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Repeat the stretch throughout the day at least 5 times. This stretch can also be repeated with the foot turned outwards.
Standing hamstring stretch
Stand with one leg up on a bench or similar. Gently lean forwards into the stretch. You should feel a gentle stretch at the back of the thigh.
Hold for 30 seconds. Repeat regularly throughout the day.
Hamstring stretch on the back
Stretching the hamstring muscles by lying on the back and straightening the leg upwards targets the muscle fibres nearer to the knee whereas the sitting hamstring stretch stretches the muscle fibre higher up the muscle nearer the buttocks.
This involves gentle swings of the leg forwards and backwards gradually getting higher and higher each time. Around 10 to 15 swings on each leg should be enough. The stretches can be done early in the morning (be careful not to force it) as this will set the length of the muscle spindle for the rest of the day.
Why does it work?
This works by using the properties of muscle spindles. A muscle spindle is a sensor in a muscle that senses the amount of stretch and speed of stretch. By gradually taking the leg higher and higher the muscle spindle allows it to go safely and lengthen the muscle. If the muscle is forced then a stretch reflex is initiated which causes a reflex contraction (shortening) of the muscle. This is called ballistic stretching and can damage muscles.
PNF (proprioceptive neuromuscular facilitation)
These are stretching techniques involving the stretch reflex. One type is called CRAC stretching (Contract, Relax, Agonist, Contract). The method is as follows:
Warm up gently either by a short run or lying on your back and pushing a straight leg down 20 times against light resistance. Lie on your back and get a partner to lift one leg up gently as far as it will go. Contract – Push against resistance with a straight leg at 25% effort.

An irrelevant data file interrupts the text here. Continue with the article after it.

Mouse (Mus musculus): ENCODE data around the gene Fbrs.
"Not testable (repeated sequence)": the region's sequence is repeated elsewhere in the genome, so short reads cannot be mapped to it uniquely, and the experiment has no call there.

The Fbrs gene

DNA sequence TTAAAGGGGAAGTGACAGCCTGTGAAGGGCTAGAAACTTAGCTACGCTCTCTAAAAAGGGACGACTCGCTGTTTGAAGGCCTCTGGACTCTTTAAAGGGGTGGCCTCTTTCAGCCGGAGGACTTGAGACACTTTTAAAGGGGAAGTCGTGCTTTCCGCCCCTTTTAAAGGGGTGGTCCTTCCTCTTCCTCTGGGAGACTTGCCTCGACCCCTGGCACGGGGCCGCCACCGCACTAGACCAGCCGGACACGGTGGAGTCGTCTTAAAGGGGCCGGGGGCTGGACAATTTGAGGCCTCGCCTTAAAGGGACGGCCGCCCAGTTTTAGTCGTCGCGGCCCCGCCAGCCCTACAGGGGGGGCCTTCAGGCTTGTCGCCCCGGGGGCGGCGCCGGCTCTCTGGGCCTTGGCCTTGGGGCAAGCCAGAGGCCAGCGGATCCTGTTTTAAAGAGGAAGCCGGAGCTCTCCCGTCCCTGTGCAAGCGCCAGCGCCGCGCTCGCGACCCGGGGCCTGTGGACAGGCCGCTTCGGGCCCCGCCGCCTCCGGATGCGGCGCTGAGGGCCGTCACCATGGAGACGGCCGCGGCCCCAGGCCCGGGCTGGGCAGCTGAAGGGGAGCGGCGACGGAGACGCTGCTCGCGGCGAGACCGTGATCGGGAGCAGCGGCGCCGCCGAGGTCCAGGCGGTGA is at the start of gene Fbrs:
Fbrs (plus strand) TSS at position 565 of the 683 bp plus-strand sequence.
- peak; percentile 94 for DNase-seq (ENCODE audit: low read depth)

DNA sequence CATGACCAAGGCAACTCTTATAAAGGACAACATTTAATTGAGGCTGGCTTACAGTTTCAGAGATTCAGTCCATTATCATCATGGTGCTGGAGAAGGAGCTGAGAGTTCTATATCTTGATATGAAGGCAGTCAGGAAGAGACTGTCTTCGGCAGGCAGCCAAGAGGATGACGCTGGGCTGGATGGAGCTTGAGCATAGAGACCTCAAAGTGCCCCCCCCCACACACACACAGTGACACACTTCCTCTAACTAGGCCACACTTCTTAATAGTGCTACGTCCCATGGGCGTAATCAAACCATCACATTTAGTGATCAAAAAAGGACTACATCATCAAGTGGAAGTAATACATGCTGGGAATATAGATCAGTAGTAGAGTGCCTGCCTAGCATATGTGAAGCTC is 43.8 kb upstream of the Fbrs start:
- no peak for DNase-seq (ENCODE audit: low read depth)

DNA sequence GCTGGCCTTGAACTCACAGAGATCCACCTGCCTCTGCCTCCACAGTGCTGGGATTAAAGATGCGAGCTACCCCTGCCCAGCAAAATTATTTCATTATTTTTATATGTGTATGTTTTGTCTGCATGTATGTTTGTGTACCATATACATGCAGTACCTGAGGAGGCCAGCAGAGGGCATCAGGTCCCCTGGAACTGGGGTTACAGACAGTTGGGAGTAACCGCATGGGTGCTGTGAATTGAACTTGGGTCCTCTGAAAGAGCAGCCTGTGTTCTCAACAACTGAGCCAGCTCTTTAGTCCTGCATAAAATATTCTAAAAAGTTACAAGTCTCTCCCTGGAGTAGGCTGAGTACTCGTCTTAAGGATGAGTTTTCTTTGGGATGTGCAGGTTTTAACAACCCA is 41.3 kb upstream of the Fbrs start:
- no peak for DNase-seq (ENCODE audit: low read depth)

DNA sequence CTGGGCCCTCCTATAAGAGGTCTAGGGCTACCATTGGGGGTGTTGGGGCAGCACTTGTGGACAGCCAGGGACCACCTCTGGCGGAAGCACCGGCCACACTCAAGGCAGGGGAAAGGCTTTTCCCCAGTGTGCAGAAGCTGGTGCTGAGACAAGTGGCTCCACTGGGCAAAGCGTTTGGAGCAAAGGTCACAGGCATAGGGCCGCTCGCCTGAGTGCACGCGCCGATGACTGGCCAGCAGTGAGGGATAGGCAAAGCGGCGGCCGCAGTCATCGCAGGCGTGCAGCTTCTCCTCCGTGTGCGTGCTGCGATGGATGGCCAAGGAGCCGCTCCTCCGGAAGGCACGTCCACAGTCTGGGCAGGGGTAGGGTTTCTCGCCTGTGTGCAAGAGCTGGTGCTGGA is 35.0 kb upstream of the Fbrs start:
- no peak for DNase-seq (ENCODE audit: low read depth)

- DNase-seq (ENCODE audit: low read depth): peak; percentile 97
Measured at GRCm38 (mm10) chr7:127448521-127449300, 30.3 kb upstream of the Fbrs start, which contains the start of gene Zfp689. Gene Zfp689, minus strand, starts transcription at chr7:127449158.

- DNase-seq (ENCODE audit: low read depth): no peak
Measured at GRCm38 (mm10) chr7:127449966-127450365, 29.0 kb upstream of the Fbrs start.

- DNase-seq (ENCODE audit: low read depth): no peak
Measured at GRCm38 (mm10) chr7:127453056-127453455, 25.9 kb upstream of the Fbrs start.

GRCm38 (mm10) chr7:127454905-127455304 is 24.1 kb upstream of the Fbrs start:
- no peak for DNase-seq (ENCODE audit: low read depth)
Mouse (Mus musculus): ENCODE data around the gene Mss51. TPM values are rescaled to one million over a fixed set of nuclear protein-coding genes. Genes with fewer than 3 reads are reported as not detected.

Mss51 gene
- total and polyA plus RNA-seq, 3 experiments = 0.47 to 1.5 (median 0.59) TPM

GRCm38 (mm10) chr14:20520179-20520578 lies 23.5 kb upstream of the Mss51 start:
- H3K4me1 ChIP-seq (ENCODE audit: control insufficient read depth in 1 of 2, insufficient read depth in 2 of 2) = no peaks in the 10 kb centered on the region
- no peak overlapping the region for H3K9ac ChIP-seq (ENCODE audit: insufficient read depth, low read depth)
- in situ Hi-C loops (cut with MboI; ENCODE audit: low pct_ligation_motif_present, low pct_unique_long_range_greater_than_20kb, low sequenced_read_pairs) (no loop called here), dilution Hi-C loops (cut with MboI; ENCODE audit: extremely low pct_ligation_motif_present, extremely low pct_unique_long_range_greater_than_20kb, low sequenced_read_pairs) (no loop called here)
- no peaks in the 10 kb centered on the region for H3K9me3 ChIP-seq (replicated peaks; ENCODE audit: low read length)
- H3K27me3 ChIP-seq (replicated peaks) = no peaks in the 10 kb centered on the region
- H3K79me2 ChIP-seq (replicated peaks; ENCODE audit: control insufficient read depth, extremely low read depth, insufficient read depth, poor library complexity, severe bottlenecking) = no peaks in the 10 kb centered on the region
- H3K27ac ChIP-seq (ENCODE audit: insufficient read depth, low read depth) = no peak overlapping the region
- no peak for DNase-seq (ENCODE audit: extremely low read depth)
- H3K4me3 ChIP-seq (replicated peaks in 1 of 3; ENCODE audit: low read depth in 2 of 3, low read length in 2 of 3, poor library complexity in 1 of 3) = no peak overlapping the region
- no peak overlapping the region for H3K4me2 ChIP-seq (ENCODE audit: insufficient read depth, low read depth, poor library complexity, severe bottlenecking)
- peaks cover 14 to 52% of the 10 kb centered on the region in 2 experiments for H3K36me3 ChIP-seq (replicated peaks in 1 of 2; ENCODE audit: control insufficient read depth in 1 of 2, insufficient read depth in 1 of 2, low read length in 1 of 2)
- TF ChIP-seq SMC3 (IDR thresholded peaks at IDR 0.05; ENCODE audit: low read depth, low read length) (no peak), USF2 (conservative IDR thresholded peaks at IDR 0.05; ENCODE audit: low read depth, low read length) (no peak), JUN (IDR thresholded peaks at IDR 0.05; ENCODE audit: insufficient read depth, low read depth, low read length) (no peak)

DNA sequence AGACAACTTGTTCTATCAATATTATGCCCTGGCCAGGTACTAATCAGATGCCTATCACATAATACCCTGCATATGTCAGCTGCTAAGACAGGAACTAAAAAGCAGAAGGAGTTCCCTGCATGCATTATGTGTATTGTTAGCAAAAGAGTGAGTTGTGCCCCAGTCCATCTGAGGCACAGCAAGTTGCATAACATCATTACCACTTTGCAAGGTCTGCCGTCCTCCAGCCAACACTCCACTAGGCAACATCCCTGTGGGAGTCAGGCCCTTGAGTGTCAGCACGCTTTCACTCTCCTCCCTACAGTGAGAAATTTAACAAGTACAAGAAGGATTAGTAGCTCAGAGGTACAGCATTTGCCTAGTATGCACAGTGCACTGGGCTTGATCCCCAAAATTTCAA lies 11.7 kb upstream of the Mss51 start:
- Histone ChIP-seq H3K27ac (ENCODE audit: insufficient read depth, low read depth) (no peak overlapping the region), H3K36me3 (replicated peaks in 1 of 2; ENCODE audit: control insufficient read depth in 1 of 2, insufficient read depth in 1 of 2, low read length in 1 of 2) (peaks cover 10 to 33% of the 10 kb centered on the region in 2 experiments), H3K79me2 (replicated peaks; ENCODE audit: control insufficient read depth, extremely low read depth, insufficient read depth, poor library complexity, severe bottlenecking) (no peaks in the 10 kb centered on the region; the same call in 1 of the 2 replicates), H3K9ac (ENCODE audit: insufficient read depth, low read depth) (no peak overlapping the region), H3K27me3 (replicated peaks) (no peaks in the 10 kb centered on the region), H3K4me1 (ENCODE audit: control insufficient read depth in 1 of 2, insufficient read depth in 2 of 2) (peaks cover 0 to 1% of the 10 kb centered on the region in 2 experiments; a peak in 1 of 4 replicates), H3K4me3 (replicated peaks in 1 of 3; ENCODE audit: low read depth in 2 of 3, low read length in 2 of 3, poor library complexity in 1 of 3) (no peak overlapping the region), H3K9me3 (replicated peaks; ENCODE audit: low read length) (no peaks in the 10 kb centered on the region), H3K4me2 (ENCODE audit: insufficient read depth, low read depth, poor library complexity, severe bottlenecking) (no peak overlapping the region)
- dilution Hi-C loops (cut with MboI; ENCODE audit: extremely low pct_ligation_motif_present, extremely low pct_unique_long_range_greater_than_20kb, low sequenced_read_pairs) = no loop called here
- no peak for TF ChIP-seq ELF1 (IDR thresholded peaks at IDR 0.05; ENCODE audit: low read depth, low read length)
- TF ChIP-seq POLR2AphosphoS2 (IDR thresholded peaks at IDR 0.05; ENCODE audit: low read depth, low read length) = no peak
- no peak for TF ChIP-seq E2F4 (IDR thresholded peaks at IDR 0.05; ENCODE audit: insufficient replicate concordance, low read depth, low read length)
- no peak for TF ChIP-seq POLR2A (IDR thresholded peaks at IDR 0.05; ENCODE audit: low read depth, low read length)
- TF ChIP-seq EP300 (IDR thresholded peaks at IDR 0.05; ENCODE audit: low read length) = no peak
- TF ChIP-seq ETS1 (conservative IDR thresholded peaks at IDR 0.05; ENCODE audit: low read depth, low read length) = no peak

The resistance must be great enough so that the leg cannot move. Hold for 10 seconds then relax. The athlete then uses the hip flexor muscles (agonists) to pull the leg up as high as they can, keeping it straight and holding this for up to 10 seconds. Repeat the process until no more gains are possible (contract).
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Why does it work?
PNF stretching methods make use of the ‘stretch reflex’ as mentioned in Dynamic stretching. The muscle spindles sense stretch and speed of stretch, and Golgi tendon organs sense the tension in the muscle.
When an agonist muscle contracts (quadriceps) there are nerve impulses sent to the hamstrings (antagonist) to relax. (They would have to as if you straightened a bent leg it would not move unless the hamstrings relax).
There is also a theory that the muscle becomes stronger in a stretched position so the nervous system can allow it to stretch further without fear of tearing.
The overall program for stretching hamstrings
Do dynamic stretching first thing in the morning as this sets the length of the muscle spindles for the rest of the day. It should also always be done prior to fast, explosive exercise as part of a warm-up.
Static stretching – hold for 30 seconds, repeat 5 times, can be done 3-5 times a day. Once in the evening is often enough though to maintain.
PNF/CRAC – this can be done daily but do not overdo this as you could tire the muscle out. If in doubt three times a week is ok.
If you continually have problems with tight hamstrings especially if it is only on one side then you might have restricted nerves in the back or piriformis syndrome.
Massage for Tight Hamstrings
Tight hamstrings need stretching, but massage can also help by stretching the muscles sideways or transversely which cannot be done by simple stretching. In addition, increasing blood flow and relaxing muscles will help them stretch more easily. Scar tissue and adhesions can also be broken down using deep massage techniques.
Before attempting massage your therapist will check for contraindications. This means that massage would be dangerous to perform if you have any contraindications.